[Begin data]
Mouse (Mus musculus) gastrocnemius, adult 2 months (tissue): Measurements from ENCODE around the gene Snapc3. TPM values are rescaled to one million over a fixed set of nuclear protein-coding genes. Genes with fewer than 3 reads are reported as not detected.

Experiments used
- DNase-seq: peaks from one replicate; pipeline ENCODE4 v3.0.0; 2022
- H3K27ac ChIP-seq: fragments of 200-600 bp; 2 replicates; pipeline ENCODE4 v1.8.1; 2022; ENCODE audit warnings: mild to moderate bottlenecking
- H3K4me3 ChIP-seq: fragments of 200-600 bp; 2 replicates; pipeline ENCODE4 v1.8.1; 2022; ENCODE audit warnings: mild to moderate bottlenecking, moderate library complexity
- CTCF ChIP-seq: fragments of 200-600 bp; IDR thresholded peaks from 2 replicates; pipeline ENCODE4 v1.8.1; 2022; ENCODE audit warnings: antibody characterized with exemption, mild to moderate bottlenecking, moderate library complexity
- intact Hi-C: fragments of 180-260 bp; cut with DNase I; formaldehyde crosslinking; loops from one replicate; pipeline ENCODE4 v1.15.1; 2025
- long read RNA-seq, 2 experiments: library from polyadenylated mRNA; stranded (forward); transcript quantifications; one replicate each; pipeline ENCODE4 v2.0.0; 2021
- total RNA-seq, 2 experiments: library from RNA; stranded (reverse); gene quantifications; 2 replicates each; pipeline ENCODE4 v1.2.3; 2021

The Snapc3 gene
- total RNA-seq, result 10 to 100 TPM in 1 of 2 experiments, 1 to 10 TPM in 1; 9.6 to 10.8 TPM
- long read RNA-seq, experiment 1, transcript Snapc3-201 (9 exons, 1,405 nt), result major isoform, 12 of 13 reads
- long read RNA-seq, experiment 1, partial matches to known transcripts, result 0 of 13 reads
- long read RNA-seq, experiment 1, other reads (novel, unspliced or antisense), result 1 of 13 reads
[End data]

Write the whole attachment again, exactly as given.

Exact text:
Mouse (Mus musculus) gastrocnemius, adult 2 months (tissue): Measurements from ENCODE around the gene Snapc3. TPM values are rescaled to one million over a fixed set of nuclear protein-coding genes. Genes with fewer than 3 reads are reported as not detected.

Experiments used
- DNase-seq: peaks from one replicate; pipeline ENCODE4 v3.0.0; 2022
- H3K27ac ChIP-seq: fragments of 200-600 bp; 2 replicates; pipeline ENCODE4 v1.8.1; 2022; ENCODE audit warnings: mild to moderate bottlenecking
- H3K4me3 ChIP-seq: fragments of 200-600 bp; 2 replicates; pipeline ENCODE4 v1.8.1; 2022; ENCODE audit warnings: mild to moderate bottlenecking, moderate library complexity
- CTCF ChIP-seq: fragments of 200-600 bp; IDR thresholded peaks from 2 replicates; pipeline ENCODE4 v1.8.1; 2022; ENCODE audit warnings: antibody characterized with exemption, mild to moderate bottlenecking, moderate library complexity
- intact Hi-C: fragments of 180-260 bp; cut with DNase I; formaldehyde crosslinking; loops from one replicate; pipeline ENCODE4 v1.15.1; 2025
- long read RNA-seq, 2 experiments: library from polyadenylated mRNA; stranded (forward); transcript quantifications; one replicate each; pipeline ENCODE4 v2.0.0; 2021
- total RNA-seq, 2 experiments: library from RNA; stranded (reverse); gene quantifications; 2 replicates each; pipeline ENCODE4 v1.2.3; 2021

The Snapc3 gene
- total RNA-seq, result 10 to 100 TPM in 1 of 2 experiments, 1 to 10 TPM in 1; 9.6 to 10.8 TPM
- long read RNA-seq, experiment 1, transcript Snapc3-201 (9 exons, 1,405 nt), result major isoform, 12 of 13 reads
- long read RNA-seq, experiment 1, partial matches to known transcripts, result 0 of 13 reads
- long read RNA-seq, experiment 1, other reads (novel, unspliced or antisense), result 1 of 13 reads